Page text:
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Saturday, November 29, 2008

Galvus and Metformin 4X More Effective Than Metformin Alone

The finding in the aforementioned title was presented at the 43rd annual conference of the European Study of Diabetes. The meeting was held in Amsterdam, in the Netherlands. Type 2 diabetes patients who did not achieve their glycemic targets even though they were taking high doses of metformin were given galvus in addition to their metformin treatment. They were found to be four more times liable to reach the recommended goal.

At that time, this drug was projected to receive approval in Europe for marketing purposes. For awhile I wondered whatever happened to it. This is what I found: EU approved Novartis combo drug eucreas as reported in February 2008. The regulators had given the green light to the new combination diabetes drug called eucreas. This contains the inhibitor galvus that was recently approved.
The approval came after Novartis proposed changes to the label. It recommended that liver monitoring should be in place at the beginning of the treatment, and should be conducted every three months for the first year and every so often after this period
The approval was given the go-ahead after the European approval of the galvus that was updated. It will be designated for use with metformin or any of the sulphonylureas. The new European Guidelines for Diabetes says that polypharmacy is the best development in the cure of diabetes.

The combination of drugs is meant to make the treatment more efficient and at the same time lessen the side effects. The European guideline recommends an HbA1c goal of 6.5% while the American Diabetes Association suggests a target of 7%. This is the goal of many approaches on how is diabetes treated.

A principal medical officer at Novartis, USA, Dr. Sylvia Dejager and her colleagues examined the effects of galvus as a monotheraphy and in combination with metformin. They presented their findings at the meeting in the Netherlands saying that when combined with metformin four times more patients achieved the A1c level of 7%.

Saturday, November 22, 2008

Whatever Happened to the Study That Was Granted $10.8 Million

The Columbia University Medical Center received $10.8 million from National Institute of Health last year to study the link between heart disease and diabetes. This multidisciplinary team will find out why those who have type 2 diabetes are vulnerable to heart disease, which is the top cause of death for people who have diabetes.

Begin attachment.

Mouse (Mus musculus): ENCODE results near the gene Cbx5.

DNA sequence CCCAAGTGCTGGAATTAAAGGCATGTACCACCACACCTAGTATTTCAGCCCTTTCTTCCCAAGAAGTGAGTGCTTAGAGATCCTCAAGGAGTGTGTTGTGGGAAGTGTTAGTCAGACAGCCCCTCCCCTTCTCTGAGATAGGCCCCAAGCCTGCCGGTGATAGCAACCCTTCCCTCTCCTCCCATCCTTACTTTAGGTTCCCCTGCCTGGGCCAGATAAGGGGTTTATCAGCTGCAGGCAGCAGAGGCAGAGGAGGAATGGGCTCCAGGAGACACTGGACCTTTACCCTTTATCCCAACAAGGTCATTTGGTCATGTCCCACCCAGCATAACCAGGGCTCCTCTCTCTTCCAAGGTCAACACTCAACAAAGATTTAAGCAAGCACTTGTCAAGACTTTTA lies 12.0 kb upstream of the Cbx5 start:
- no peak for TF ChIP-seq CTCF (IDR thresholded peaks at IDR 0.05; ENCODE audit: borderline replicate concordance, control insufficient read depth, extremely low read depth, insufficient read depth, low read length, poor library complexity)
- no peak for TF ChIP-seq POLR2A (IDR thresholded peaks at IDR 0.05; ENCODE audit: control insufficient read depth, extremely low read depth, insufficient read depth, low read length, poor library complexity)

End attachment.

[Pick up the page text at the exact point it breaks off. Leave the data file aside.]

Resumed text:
This will be a five-year program. This all started when Dr. Elizabeth Nabel, director of the National Heart Lung and Blood Institute and Dr. Allen Spiegel, then director of The National Institute of Diabetes and Digestive and Kidney Diseases asked researchers of other fields to get together to study diabetes and heart disease.

Dr. Ira Tabas, professor and vice-chairman of research at Columbia's College of Physicians and Surgeons, Dr. Alan Tall, a professor at Division of Molecular Medicine and Dr. Domenico a co-director of research at Naomi Berrie Diabetes Center agreed to accept the challenge.

Dr. Tabas said that if they could understand better the function of insulin resistance in the development of atherosclerosis, they would be able to develop the appropriate therapies to prevent the terrible effects from these two diseases. Heart disease is the cause of diabetic deaths by 65%, so did the NIDDK report. The risk for heart disease for diabetics is two to four times higher than those without diabetes. The same is true for stroke.

My research did not show any of the aforementioned study but revealed among other studies from the same university the following:

  • Columbia University Medical Center along with the Joslin Diabetes Center and the State University of New York conducted a Telemedicine Research Study.

  • Naomi Berrie of the Columbia University Medical Center will have a study on Telemedicine Research.

  • Columbia University Medical Center reveals that diabetes can result in gum disease in children much younger than previously observed.

As you can tell, there is no mention of the $10 million dollar study on the
link between heart disease and diabetes. With much anticipation, I await the report on the result of this study. It can only advance the knowledge we have on this important issue.

Saturday, November 15, 2008

What Triples the Risk of Developing Diabetes